The old man looks relaxed, almost happy chatting to the soldiers. He and most of the other Jewish citizens pictured here in 1939 and 1940, are smiling, seemingly pleased to pose for photographer Hugo Jaeger.
Yet we know, 70 years later, that these people, and thousands of others like them, were in fact prisoners, to be despised as 'rats' and 'parasites' in Nazi propaganda.
Even more surprising, Jaeger was Hitler's personal photographer, enjoying unprecedented access to the Third Reich’s upper echelon, traveling with the Fuhrer to his massive rallies and photographing him at intimate parties and during private moments.
The photos have been released to mark the official establishment of the Warsaw Ghetto in October 1940 and the entire set are on display at Life.com here.
They were taken in the town of Kutno, 75 miles west of the Polish capital Warsaw.
Although a staunch Nazi, Jaeger as a photographer perhaps perceived the Polish Jews as fascinating subjects and his work depicts their tragic circumstances while at the same time allowing them to retain their humanity and dignity.
Apart from the odd soldier, there is very little German military presence. Instead the series shows the devastation in the landscape of the German invasion of Poland, while revealing very little of the 'master race' itself.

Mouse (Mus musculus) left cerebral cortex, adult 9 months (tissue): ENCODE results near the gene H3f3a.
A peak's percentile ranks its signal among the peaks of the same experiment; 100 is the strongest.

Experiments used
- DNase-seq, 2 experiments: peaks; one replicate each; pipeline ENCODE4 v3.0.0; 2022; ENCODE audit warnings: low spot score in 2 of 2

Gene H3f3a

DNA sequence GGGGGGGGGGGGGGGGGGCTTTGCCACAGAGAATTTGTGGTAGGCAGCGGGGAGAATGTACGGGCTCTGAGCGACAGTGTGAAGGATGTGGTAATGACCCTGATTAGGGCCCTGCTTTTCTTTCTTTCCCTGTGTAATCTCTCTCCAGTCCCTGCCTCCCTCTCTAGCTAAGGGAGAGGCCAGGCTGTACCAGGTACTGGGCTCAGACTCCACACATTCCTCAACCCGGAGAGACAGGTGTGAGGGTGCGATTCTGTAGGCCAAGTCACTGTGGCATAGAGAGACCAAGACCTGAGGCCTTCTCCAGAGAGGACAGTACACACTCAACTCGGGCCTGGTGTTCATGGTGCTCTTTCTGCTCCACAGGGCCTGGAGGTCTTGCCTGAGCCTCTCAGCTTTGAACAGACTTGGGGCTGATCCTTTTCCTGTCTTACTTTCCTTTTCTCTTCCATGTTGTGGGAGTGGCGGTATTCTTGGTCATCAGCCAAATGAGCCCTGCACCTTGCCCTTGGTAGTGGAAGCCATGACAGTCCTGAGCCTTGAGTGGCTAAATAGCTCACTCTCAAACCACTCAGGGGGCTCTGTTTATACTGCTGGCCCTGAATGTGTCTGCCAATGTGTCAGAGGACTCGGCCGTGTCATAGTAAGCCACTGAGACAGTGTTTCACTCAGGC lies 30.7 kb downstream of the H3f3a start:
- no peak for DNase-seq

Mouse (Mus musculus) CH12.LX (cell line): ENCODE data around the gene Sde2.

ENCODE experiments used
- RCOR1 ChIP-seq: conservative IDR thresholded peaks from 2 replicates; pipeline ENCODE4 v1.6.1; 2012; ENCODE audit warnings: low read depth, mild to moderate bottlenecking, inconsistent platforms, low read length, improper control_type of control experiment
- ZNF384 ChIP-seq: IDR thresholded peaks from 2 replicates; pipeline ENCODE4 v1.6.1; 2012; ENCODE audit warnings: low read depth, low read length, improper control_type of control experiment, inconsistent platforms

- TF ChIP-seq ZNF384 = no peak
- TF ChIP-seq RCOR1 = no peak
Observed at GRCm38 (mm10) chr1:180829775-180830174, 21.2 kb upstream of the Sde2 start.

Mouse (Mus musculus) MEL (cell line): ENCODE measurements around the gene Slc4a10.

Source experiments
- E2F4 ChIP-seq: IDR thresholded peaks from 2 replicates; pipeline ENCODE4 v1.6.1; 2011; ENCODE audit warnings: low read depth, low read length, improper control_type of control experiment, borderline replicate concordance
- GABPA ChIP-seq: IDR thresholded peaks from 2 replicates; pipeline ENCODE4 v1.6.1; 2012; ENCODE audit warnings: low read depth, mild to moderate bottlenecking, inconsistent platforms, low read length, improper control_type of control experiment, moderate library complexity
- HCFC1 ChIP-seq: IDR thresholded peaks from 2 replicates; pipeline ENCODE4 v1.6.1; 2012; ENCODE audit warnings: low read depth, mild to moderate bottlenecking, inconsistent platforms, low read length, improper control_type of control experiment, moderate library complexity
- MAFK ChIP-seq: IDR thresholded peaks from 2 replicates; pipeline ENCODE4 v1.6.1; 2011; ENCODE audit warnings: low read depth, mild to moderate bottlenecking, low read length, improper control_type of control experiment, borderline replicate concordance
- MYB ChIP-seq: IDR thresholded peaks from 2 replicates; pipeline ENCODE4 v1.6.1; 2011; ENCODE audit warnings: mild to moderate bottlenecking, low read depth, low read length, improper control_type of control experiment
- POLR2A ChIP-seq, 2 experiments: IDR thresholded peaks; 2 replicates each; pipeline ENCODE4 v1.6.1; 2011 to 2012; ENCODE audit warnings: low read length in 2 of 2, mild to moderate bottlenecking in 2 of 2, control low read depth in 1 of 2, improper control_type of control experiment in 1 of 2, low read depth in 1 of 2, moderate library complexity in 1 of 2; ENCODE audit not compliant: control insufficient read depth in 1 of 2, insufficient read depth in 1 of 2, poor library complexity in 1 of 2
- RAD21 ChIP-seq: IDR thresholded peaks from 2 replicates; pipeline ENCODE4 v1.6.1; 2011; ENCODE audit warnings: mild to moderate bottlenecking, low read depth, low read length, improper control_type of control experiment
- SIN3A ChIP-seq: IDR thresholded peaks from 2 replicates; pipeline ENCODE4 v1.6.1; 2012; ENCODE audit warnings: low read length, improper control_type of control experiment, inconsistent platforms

Exactly what Jaeger had in mind is of course a matter of guesswork, but from the reactions of the people portrayed in these images in Warsaw and Kutno, there appears to be surprising little hostility between the photographer and his subjects.
Jaeger's photos made such an impression on the Führer that he announced, upon first seeing his work: 'The future belongs to color photography.'
But beyond recording Hitler’s endless travels, Jaeger also documented the progress of the Reich, including the Nazi invasion of Poland in 1939.
The Kutno pictures serve as a unique curiosity. Why, instead of focussing of the glories of the Hitler's third Reich, did a staunch Nazi like Jaeger chose to take pictures of conquered Jews?
In June 1940, all 8,000 of Kutno’s Jews were rounded up and taken to what would be their new home - the grounds of an old sugar factory - where hundreds would die of hunger and Typhus.
Poles and Jews, friends and neighbours, were separated from one another. A Jewish council, the Judenrat, was created and tasked with forcing Jews to obey their German overlords.